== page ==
Many of the actions taken became selfish acts of survival and, resultantly, were lacking love. My children allied themselves with their father, in part due to my actions and, in part, due to things that were inappropriately shared with them. The effect was total alienation from the two most important people in my life.
For two years, my children would have no contact with me. I lived alone in a friend’s basement trying to put the pieces of my life back together. But, I never gave up on my children. I never stopped trying to reach out to them, to show them that I was still the person they believed me to be.
The most devastating moments came when my children would curse at me (having never done so before in their lives) and said things like: “You’re a stalker,” “Go away,” and “I’ll get a restraining order.” I had never faced such complete personal rejection and pain. And in the midst of this insanity, came a moment of clarity: the realization that I now understood what I love you really means.
Through every fiber of my being, I held onto the belief that those two precious beings, created through me, would someday need their mother again. I forgave them their angry outbursts because it was clear they didn’t fully understand the possible consequences of their actions. I continued to say I love you to them at every opportunity.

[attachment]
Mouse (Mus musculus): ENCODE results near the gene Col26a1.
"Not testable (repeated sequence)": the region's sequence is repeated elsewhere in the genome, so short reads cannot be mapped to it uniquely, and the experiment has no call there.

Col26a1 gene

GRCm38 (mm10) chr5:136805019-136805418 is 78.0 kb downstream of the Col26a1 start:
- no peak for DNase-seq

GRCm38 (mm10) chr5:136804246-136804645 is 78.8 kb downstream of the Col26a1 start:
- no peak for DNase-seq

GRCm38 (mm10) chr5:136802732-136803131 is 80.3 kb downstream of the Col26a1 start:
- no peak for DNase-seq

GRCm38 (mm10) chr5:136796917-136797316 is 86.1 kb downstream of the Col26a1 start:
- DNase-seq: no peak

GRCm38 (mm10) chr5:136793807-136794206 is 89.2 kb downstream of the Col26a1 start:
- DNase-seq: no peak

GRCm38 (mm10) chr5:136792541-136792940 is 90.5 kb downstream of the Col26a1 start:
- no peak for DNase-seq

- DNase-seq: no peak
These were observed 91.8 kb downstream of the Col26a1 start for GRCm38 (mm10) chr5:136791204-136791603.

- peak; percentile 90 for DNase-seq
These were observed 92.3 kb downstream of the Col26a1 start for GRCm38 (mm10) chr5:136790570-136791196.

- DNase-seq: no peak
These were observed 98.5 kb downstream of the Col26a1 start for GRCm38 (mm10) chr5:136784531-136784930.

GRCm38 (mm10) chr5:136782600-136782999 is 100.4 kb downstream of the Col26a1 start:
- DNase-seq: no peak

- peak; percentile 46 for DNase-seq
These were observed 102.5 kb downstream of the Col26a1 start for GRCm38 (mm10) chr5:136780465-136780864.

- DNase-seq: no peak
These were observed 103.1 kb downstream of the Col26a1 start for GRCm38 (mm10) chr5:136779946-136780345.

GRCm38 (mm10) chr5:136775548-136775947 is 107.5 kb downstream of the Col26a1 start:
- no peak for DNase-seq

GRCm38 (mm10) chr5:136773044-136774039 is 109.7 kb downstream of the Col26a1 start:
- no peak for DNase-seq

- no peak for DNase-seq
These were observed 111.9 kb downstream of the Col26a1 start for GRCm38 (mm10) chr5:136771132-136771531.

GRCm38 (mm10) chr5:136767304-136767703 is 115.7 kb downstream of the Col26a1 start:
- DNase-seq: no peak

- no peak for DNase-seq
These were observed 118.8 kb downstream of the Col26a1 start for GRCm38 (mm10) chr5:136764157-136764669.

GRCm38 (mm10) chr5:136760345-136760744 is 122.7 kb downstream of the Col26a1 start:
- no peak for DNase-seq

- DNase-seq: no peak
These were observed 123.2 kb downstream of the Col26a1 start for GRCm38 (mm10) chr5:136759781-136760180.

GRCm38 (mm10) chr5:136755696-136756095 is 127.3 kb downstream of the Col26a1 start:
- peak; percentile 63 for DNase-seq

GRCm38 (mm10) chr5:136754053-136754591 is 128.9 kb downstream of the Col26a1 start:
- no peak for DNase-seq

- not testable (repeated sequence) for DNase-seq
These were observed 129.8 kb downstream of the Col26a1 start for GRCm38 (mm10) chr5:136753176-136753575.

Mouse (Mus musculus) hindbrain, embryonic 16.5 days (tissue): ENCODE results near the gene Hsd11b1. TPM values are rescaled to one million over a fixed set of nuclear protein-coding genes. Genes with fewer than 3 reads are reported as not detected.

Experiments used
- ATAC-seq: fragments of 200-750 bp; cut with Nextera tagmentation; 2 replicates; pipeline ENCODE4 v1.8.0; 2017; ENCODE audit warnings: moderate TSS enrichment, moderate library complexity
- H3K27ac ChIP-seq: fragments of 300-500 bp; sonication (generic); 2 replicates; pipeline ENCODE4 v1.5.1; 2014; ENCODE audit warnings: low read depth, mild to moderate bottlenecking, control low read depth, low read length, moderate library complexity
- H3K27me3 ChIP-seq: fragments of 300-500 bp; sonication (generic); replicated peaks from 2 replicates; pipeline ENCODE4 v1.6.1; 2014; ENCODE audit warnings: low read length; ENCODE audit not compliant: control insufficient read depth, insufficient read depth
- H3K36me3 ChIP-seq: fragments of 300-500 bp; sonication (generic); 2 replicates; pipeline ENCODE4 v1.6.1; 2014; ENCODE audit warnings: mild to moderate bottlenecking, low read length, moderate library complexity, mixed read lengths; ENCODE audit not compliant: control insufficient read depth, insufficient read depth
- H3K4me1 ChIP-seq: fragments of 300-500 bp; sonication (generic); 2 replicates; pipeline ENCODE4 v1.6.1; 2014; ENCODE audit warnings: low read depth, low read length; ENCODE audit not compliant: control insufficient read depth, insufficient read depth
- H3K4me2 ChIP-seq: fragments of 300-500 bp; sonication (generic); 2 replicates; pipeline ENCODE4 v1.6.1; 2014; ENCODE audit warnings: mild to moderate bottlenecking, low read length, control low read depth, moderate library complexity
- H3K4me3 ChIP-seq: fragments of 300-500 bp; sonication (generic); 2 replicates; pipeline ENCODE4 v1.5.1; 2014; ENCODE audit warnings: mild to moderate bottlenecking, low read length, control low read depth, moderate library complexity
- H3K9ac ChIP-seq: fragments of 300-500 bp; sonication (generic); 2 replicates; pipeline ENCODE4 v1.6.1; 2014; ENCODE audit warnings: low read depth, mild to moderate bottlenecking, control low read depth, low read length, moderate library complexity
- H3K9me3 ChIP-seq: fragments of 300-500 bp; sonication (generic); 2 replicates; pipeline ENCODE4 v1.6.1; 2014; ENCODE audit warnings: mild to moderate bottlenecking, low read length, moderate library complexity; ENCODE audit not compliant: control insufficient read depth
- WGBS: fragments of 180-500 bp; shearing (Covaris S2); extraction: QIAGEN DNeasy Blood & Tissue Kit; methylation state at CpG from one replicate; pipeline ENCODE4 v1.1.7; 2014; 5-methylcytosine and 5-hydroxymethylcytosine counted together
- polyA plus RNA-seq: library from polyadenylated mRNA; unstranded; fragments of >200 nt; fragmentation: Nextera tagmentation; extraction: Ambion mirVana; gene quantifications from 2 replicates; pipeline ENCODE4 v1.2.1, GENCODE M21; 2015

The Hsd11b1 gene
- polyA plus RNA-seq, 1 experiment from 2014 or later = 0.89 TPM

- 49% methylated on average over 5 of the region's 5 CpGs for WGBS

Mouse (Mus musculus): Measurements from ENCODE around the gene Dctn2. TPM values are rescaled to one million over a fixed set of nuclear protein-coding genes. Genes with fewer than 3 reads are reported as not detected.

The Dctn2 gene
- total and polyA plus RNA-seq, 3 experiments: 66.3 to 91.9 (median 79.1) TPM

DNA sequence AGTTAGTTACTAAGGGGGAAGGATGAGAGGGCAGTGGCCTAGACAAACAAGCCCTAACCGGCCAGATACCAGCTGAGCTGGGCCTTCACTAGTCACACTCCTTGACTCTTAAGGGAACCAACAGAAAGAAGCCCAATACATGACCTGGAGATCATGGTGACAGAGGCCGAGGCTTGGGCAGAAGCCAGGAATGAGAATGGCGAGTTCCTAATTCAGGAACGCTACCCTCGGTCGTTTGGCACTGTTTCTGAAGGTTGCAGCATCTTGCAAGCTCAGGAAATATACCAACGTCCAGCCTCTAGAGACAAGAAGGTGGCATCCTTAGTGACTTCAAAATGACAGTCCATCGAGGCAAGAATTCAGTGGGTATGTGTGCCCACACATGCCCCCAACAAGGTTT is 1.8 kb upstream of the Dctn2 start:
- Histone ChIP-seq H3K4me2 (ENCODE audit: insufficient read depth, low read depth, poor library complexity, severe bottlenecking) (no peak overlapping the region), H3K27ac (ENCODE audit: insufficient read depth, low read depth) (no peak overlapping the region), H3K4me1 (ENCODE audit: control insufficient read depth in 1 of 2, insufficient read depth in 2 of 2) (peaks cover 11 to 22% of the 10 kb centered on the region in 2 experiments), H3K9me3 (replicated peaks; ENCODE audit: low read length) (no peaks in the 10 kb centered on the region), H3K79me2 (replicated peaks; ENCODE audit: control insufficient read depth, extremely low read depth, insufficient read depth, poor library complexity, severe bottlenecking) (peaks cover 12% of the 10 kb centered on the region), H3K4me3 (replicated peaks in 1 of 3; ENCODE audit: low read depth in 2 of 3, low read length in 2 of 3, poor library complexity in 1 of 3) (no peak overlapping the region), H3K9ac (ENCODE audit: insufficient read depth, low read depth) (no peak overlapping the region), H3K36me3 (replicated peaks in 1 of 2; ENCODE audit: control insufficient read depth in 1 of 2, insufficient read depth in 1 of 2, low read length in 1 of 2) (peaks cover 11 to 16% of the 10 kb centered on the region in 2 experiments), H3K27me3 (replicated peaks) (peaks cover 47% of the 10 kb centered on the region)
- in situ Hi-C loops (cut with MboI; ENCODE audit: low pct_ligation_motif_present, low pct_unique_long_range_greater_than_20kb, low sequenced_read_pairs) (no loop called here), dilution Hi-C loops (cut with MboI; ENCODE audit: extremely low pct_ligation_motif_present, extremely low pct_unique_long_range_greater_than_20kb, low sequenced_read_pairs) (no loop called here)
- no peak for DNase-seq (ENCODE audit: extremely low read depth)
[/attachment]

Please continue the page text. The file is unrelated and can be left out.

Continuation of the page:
I put myself in their presence whenever possible, at the risk of hearing their hurtful words. I mailed cards, bought birthday and holiday gifts, went to their school and workplace, sent text messages and emails, always expressing my love for them. In these little acts of love came my understanding of the importance of those three little words.
The revelation came to me during this two-year period that I had actually been living in a state of love for the first time in my life. I had become a grown-up. No longer was I seeking a response to my I love yous. These words were now spoken simply for the fact that they were true! The definition of unconditional love, or giving love without conditions, became my reality.
No matter how much my children lashed out at me, no matter how awful their words, my love for them was a constant. It gave me comfort in the lowest of my days. It provided me with the knowledge that its very presence in my life at this time was proof enough that I had done something right as a mother. It gave me strength to keep going, when many times I felt like giving up.